03.03.2016
policy

Why Are Sick People Paying Tax Penalties for Medical Marijuana?

Big Pharma would never stand for this double-tax tap.

As if sick people don’t already have enough to deal with, a California lawmaker is proposing an over-the-top tax on a medicine many of them rely on.

Democratic Sen. Mike McGuire of Sonoma County has put forth a bill that would levy a 15 percent tax on medical pot in addition to sales taxes local jurisdictions and the state already impose.

The city of Los Angeles adds a 5 percent tax to the 7.5 percent tax the state charges on every medical marijuana sale. If McGuire’s measure passes, L.A. patients can expect to pay a 27.5 percent sales tax on their dispensary purchases. Yes, a $200 ounce of Blue Dream could end up costing more than $250. Yikes!

Image via Dank Depot

A double standard is layered into the subtext of the proposal to double tax medical cannabis: Marijuana is not as legitimate a medicine as are prescription drugs.

State Senator McGuire emphasizes that pharmaceuticals, which aren’t taxed, are regulated by the federal government, whereas doctors can only recommend medical pot to their patients.

“I’m not saying it’s right, but there has to be a clear distinction,” he told the Sacramento Bee.

McGuire is proposing that a cancer patient, saddled with debt from medical bills, should pay the same price for a plant providing much-needed relief as a stoner looking to veg out watching Cheech and Chong movies.

If a distinction needs to be drawn, it's not between prescription drugs and medical cannabis, as McGuire suggests, but between medical and recreational marijuana.

For example, pro-pot organizations like NORML do not oppose taxing retail marijuana; however, they find a high tax on medical cannabis inappropriate.

Americans for Safe Access writes, “Adding an additional 15 percent to the cost of medical cannabis, which is not covered by insurance, will be an economic hardship for legal patients—especially those who are already economically vulnerable.”

McGuire is proposing that a cancer patient, saddled with debt from medical bills, should pay the same price for a plant providing much-needed relief as a stoner looking to veg out watching Cheech and Chong movies.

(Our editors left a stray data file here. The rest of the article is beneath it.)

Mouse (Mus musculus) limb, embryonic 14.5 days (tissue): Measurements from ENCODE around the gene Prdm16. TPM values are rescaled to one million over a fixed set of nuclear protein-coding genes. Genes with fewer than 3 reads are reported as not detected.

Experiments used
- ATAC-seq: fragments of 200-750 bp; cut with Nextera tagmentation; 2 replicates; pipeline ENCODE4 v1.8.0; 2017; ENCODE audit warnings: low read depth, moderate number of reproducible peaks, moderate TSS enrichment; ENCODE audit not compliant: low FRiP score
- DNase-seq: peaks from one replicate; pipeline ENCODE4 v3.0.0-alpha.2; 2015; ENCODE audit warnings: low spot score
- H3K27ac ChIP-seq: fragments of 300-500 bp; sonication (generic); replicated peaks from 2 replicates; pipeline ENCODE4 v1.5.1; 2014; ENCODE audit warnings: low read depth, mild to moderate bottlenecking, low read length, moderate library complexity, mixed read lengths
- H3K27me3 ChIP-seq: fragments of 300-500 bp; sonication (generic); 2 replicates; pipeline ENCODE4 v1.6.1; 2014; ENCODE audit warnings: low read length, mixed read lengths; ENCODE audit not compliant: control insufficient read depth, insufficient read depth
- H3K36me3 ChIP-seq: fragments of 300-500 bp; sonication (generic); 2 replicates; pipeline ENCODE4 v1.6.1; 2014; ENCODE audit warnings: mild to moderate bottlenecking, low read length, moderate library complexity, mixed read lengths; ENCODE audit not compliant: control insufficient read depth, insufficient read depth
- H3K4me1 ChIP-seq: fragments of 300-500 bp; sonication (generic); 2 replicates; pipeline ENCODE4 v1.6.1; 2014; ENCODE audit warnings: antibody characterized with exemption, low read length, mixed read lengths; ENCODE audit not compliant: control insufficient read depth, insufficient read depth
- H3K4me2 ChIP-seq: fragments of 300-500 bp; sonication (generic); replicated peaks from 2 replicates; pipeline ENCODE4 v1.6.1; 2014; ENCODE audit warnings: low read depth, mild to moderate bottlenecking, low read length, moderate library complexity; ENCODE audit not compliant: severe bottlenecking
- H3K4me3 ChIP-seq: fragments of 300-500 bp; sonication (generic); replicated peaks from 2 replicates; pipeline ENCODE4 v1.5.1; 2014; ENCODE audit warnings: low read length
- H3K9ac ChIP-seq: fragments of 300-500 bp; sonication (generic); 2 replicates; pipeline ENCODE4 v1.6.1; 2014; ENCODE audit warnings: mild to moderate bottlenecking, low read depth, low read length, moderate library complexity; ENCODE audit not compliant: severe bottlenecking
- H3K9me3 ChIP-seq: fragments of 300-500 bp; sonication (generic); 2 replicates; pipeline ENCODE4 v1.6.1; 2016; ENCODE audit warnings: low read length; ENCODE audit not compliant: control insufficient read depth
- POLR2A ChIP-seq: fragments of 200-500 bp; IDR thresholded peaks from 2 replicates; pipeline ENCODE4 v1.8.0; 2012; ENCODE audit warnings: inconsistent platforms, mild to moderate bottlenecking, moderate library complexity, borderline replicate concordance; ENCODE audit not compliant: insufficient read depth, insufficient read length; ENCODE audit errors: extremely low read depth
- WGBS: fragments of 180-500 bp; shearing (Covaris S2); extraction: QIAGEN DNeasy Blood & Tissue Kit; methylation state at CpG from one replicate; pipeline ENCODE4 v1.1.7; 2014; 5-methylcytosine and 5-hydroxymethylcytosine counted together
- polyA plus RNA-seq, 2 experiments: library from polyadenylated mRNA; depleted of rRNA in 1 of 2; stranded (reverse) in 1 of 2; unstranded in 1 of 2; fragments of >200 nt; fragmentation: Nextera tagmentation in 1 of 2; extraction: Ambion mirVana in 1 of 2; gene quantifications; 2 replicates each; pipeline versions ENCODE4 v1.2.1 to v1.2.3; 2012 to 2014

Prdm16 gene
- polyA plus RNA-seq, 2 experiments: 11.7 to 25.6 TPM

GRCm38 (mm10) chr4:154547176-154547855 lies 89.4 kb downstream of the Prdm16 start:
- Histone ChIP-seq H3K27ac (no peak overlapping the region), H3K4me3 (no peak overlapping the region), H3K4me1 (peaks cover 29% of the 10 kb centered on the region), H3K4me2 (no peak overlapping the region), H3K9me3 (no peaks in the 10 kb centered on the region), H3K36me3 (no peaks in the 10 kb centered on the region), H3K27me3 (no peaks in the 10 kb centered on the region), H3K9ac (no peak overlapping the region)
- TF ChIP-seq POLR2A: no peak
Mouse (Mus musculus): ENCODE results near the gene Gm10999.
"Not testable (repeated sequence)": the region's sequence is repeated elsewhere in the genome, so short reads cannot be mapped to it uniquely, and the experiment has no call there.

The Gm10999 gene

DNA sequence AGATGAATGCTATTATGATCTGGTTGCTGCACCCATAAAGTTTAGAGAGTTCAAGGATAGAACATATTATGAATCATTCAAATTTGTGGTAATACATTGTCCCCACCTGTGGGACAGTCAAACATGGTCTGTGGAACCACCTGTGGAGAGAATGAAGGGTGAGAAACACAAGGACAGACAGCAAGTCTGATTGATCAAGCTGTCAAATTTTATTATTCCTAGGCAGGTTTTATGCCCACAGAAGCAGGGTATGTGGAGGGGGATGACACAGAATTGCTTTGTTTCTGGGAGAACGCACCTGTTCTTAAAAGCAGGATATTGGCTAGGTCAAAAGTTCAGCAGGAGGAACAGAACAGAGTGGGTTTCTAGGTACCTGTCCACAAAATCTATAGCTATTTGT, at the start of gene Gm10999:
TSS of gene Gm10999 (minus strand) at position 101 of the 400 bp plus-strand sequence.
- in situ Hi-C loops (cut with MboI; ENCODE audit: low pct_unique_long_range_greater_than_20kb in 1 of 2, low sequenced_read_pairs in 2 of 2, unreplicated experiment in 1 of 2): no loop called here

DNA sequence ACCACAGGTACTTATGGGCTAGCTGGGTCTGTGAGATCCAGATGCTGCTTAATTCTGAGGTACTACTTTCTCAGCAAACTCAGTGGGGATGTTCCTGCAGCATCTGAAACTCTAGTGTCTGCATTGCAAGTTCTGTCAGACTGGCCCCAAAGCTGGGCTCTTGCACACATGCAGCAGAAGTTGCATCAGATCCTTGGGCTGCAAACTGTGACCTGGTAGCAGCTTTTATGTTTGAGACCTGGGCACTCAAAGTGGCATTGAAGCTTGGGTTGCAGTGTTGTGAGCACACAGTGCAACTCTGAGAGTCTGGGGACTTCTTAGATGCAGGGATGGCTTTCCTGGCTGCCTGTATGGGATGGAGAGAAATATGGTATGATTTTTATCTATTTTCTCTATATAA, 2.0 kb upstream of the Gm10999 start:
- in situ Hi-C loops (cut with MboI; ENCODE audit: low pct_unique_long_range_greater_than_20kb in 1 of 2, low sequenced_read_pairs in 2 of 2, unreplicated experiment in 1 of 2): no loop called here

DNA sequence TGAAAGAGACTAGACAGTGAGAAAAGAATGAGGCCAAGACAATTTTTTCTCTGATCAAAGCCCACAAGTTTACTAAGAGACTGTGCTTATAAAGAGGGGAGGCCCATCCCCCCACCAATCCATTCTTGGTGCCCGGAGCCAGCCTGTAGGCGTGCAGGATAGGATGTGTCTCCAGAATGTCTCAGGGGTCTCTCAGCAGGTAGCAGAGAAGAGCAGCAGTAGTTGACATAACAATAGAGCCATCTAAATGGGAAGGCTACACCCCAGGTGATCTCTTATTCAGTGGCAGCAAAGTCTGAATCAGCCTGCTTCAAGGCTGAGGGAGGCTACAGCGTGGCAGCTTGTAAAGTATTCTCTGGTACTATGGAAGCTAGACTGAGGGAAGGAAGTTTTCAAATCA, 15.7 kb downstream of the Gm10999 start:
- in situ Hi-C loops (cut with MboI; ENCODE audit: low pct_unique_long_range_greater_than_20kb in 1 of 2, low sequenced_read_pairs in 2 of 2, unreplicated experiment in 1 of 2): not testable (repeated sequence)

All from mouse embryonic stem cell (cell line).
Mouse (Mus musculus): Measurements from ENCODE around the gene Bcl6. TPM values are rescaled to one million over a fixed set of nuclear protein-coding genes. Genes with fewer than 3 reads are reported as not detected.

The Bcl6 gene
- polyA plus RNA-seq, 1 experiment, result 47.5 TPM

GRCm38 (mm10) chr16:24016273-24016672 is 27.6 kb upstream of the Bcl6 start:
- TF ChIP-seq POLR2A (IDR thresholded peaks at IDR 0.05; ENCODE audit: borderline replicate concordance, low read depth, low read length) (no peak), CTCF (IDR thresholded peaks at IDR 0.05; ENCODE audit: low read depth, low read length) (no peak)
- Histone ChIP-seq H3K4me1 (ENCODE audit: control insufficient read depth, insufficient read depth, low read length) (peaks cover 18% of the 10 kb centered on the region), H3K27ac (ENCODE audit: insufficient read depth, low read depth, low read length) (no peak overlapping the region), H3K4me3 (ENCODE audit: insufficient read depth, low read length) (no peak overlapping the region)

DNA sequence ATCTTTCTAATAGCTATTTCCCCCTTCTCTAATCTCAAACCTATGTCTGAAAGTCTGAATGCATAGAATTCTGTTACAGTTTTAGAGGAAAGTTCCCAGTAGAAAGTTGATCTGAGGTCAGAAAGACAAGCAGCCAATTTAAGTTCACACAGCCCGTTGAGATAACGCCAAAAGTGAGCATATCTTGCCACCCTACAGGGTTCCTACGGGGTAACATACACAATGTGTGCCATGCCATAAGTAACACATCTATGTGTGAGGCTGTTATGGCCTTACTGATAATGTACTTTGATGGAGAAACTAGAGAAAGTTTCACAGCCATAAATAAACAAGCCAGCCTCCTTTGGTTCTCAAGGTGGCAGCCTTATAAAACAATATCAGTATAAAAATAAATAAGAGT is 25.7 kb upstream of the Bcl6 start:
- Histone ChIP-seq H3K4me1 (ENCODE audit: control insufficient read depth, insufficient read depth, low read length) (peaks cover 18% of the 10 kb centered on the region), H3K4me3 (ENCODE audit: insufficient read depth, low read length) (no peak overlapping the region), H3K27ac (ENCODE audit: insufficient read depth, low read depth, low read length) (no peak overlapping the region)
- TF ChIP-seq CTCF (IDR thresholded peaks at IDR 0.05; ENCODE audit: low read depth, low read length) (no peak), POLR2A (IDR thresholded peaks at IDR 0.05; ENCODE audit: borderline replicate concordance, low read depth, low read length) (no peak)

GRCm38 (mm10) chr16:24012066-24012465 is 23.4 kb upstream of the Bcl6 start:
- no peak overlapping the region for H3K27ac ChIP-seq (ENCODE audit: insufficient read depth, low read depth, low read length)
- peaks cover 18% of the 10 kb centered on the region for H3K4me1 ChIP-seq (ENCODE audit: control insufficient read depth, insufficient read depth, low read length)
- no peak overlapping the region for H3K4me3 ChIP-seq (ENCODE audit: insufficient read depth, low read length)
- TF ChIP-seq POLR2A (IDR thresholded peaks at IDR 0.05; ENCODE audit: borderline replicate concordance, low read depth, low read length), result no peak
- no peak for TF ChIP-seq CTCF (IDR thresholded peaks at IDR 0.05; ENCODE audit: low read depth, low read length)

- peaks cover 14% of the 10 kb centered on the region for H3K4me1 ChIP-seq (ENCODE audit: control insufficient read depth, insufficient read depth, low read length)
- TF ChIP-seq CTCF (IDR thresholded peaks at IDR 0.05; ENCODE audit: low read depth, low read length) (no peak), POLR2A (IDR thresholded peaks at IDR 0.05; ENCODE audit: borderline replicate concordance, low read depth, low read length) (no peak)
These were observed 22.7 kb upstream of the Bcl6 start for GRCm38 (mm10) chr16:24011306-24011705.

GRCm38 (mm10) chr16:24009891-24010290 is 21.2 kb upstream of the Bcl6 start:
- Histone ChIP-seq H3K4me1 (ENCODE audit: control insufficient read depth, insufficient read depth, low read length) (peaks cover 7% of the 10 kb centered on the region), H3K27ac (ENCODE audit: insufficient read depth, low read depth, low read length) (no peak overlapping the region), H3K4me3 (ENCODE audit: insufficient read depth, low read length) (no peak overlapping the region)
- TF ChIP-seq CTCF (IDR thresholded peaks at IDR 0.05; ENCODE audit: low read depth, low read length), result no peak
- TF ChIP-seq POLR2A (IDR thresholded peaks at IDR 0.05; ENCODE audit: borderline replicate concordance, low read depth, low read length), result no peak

McGuire points to an increase in Colorado's number of medical marijuana patients following the 2012 legalization of recreational pot, which the state’s citizens voted to tax at a higher rate than medical. Presumably, Colorado's add-on medical patients are actually recreational users scheming to shirk the higher tax rate.

Research published in the journal Drug and Alcohol Review, however, shows that 60 percent of California’s medical cannabis patients are genuinely in need of the drug.

Image via NoHoDamon

Should the minority of users who exploit the law dictate policy?

To McGuire’s credit, he probably didn’t propose a crazy-high tax on medical cannabis to make patients already suffering suffer some more. Money was a major motivator.

California’s annual medical marijuana sales are estimated to surpass $1 billion. If McGuire’s bill passes, it has the potential to bring hundreds of millions of dollars in new revenue to the state. A large chunk of this money will go to communities affected by cultivation.

Image via Damian Gadal

“It’s time to help fund the areas that are most affected by cultivation," says McGuire, "those communities that have long been paying the price of the negative effects of cultivation brought on by the ‘bad actors’ who destroy the environment and bring in crime.”

This is all well and good, except for one thing: Why should patients carry the burden of compensating communities affected by irresponsible cultivation and crime when the patients are culpable for neither?

“There are other ways to pay for these costs,” writes Americans for Safe Access on a petition opposing McGuire’s bill. “Applicants for state medical cannabis licenses are already required to pay all of the costs of licensing, and cultivators who violate environmental laws are already penalized to cover the cost of clean up.”

"I don’t know what I’m gonna do if this law passes,” she says. “I honestly don’t want to have to get back on pain meds.”

If anything, it’s not the tax on medical marijuana that should increase, but the fines on people breaking laws.

A patient in a West L.A. dispensary who says she purchases an eighth of indica about every other week to help alleviate her fibromyalgia symptoms is worried.

“Damn, I can barely afford my medicine now. I don’t know what I’m gonna do if this law passes,” she says. “I honestly don’t want to have to get back on pain meds.”

But medical marijuana patients shouldn’t fret just yet. For McGuire’s bill to become law, it will require approval from two-thirds of the state legislature, which could be difficult. Republicans are generally against raising taxes.

It’s the idea that a tax like this would be proposed in the first place that’s so disturbing. 

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